The first ancestor with my surname arrived in the New World in 1675. My family, through, all of its branches, have been a part of the American story from before the beginning of the story — and through it all, they’ve worked, fought, and sacrificed to make this grand experiment a successful reality for all people.

I’ve tried very hard over the years of this blog to not mix politics with gardening, but I have to put that policy aside now. This is, I think, the biggest thing that’s weighing on my mind. Public health issues should never be politicized. I’m old enough to have lived through the early days of AIDS, and how the politicization of that pandemic resulted in an explosion of infections and deaths across all communities.

As a member of a high-risk group, I do not want to become ill. I do not want to be hospitalized, isolated from Joe, and likely have to be put on a ventilator. I also don’t want that for any of you or for any of your loved ones. It doesn’t matter to me if COVID has a death rate of 90% or .005%. If my simple action of wearing a mask — far more comfortable than being intubated — can help someone, I’ll do it. If my wearing a mask can alleviate the crowding in an ICU, I’ll do it. If my wearing a mask can ease the stress on medical professionals and other essential workers, I’ll do it.

We are not being asked to ration gas or bread or to practice shelter drills. We are being asked to wear a mask, to be mindful of our distance, and to be considerate of others. In my mind, wearing a mask is the most patriotic — and globally wise — thing we can do.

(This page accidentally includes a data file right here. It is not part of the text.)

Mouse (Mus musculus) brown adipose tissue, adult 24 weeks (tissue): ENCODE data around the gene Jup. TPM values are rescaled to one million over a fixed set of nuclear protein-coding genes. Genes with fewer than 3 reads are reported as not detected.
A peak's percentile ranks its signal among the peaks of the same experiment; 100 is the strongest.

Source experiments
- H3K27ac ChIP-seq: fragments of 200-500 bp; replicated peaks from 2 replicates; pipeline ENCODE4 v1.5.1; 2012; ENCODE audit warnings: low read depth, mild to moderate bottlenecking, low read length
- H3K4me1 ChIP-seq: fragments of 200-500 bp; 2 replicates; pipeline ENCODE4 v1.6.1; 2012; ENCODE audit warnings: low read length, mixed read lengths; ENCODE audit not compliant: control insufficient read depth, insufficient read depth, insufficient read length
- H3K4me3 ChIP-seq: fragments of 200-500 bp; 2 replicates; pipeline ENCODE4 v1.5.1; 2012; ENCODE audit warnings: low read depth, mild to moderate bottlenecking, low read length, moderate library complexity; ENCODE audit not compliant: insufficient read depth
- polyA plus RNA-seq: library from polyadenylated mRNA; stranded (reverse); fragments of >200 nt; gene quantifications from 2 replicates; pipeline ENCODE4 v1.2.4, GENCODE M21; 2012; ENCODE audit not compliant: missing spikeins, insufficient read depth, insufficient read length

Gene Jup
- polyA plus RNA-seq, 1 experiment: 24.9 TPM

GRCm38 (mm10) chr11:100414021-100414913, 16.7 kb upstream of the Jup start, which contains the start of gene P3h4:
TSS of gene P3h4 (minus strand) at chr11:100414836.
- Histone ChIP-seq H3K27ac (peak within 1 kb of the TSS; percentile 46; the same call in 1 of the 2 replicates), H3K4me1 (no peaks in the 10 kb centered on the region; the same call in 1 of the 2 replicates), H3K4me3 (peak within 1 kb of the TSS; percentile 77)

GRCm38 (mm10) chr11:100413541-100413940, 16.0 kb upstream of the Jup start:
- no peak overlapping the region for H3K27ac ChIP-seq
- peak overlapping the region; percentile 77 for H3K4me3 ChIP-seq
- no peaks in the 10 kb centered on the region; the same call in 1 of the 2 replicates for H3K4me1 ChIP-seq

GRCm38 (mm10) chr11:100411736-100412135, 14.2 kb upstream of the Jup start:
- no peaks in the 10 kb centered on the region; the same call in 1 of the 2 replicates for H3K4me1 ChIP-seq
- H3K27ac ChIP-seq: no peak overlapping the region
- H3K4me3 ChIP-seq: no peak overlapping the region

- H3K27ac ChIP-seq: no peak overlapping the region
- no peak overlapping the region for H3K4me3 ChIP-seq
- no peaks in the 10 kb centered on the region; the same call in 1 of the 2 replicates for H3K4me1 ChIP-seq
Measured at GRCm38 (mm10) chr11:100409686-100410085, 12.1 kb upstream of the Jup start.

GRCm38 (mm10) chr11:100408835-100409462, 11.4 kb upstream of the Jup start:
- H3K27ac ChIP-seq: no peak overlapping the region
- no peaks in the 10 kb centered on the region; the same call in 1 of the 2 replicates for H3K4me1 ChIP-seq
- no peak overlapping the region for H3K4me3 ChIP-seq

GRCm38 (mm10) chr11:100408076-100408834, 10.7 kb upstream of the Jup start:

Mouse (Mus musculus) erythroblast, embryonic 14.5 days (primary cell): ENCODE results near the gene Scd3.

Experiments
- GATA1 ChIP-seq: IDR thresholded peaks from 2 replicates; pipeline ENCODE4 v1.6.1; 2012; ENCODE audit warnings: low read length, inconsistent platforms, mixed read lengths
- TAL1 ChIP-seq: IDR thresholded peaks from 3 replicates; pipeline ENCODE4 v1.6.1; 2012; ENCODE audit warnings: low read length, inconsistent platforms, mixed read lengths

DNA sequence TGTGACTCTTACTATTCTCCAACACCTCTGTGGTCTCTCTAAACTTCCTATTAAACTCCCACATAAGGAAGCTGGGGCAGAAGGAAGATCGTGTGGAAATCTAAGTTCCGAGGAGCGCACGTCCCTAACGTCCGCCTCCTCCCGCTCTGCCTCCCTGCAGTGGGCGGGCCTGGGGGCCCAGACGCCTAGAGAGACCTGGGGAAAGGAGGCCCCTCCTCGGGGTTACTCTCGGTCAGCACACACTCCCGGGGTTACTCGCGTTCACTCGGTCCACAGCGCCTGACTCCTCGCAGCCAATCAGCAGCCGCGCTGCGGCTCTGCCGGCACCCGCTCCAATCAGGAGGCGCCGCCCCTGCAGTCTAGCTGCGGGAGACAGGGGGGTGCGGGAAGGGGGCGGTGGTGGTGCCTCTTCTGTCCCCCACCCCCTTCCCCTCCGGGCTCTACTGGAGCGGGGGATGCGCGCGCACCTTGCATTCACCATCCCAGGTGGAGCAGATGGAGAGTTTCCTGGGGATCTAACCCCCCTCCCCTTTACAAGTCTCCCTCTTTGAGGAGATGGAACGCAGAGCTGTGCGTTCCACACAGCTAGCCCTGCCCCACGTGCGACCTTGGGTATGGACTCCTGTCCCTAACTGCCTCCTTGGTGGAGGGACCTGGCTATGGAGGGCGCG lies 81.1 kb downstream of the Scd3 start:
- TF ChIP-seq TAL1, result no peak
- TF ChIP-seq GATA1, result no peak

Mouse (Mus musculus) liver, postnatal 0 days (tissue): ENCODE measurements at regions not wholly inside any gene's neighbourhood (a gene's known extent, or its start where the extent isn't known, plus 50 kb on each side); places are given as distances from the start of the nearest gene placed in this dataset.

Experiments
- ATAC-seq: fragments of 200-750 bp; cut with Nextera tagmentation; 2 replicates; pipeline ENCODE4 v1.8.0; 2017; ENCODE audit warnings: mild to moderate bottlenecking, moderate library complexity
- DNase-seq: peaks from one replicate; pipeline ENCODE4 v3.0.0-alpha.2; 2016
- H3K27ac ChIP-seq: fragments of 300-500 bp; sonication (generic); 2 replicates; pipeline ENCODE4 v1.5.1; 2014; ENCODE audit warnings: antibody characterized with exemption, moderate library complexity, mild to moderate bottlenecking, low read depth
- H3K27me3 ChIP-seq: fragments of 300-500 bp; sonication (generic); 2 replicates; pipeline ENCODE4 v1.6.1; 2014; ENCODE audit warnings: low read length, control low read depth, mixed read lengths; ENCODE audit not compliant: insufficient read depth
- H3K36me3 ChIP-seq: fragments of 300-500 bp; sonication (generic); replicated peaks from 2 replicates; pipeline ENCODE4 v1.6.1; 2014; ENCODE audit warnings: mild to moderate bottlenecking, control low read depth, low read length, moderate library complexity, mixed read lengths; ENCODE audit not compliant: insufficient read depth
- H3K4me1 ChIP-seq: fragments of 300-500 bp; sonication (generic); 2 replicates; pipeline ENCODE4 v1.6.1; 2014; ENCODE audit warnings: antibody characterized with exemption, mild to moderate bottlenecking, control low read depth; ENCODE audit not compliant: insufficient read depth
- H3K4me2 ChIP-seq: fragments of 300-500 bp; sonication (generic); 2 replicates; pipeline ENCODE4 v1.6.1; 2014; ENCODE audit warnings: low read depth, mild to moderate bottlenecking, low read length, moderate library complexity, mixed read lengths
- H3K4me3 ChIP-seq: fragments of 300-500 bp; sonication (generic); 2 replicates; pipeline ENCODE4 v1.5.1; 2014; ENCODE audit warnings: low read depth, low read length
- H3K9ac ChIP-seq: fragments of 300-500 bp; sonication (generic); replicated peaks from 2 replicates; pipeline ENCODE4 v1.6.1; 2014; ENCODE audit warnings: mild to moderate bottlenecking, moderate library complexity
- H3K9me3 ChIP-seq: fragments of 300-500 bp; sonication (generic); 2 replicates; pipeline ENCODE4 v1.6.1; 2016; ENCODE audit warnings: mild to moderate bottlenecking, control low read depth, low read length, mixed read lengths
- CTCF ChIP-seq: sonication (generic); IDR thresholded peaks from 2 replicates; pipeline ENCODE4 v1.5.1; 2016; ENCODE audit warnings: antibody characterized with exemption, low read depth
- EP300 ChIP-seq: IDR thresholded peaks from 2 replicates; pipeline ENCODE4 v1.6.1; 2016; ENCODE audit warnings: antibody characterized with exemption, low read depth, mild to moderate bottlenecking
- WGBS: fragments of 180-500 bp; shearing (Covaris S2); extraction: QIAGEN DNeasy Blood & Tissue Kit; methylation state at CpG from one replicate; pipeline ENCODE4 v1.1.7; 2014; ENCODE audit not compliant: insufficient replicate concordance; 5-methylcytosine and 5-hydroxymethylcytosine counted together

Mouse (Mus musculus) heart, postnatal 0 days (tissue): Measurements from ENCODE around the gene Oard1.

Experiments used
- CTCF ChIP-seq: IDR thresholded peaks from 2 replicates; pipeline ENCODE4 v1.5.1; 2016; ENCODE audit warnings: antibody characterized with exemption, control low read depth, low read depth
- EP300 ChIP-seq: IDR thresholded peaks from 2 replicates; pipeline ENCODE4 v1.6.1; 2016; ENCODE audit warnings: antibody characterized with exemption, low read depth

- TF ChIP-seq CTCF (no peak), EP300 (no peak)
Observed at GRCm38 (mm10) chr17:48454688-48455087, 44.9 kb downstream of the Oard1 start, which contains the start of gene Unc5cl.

I know this is a long post, and thank you for making it to the end — it’s just that there’s been a long time between posts and there were a lot of words in my head. I hope COVID has not touched you in any way, and that you and yours are healthy and safe.

As always, Happy Gardening!

13 thoughts on “When Life Gives You Succulents

    • Hi Amber. Thanks for your well wishes. I’m hoping for those same things, as well. I think it’s going to be a long and trying time, but as Monet said, “I must have flowers, always and always.”

  1. Even in the tough times, Kevin, you still write beautifully. Regarding your blog, I can relate. I don’t even know the last time I posted on mine.

    When COVID first invaded, I was the poster person for how to deal with everything, on a daily basis. Proud of myself! There were no “Ill do it tomorrow’s.” Then, it happened. I came to a screeching halt. What have I been doing? Nothing! Ugh. I’ve left everything fall by the side of the road. Just a couple of days ago, I smacked myself, chastising my irresponsible behavior. I convinced myself that tomorrow would be different. I’d make a list (again), create a schedule (again) — get my act together. 😂😂

    As always, Kevin, you’ve inspired me! TOMORROW is the day I’ll turn it all around! Period!

    • Hi Kathy — I’m so happy to know I’m in great company when it comes to procrastinating during quarantine… maybe it’s some psychological way of staying alive… “I can’t get sick because there’s so much more to do.” I have no idea — but I’m enjoying my family tree distraction. Stay well! Stay healthy!

  2. Hi Kevin and Joe!!!
    It’s Jeannie from New York…..sending much love, hugs, and a smile to my Florida friends. What beautiful words, Kevin!
    This past March, my partner Mikey and I were on Costa Blanca during Spain’s sudden shutdown, after also having been in Rome and Malaga in January, and then bravely flying home during all the New York/JFK craziness. Yes, we like to live life on the cutting edge of Covid hotspots!!! Fortunately, we survived the stress filled hours of travel and uncertainty, ( and even had a great winter in Spain before the world went crazy!). Since being back home, we are living as permanent hermits, and in many ways, oddly embracing this new agoraphobic life style, Of course, my heart absolutely breaks for those who are impacted by this virus and am angry and disappointed in how this pandemic and economic crisis has been politically handled. Mostly, I count my blessings everyday….. to have a garden to enjoy, a pension check, good health, and like you, Instacart deliveries to my front door! I certainly can relate to your beautifully written words.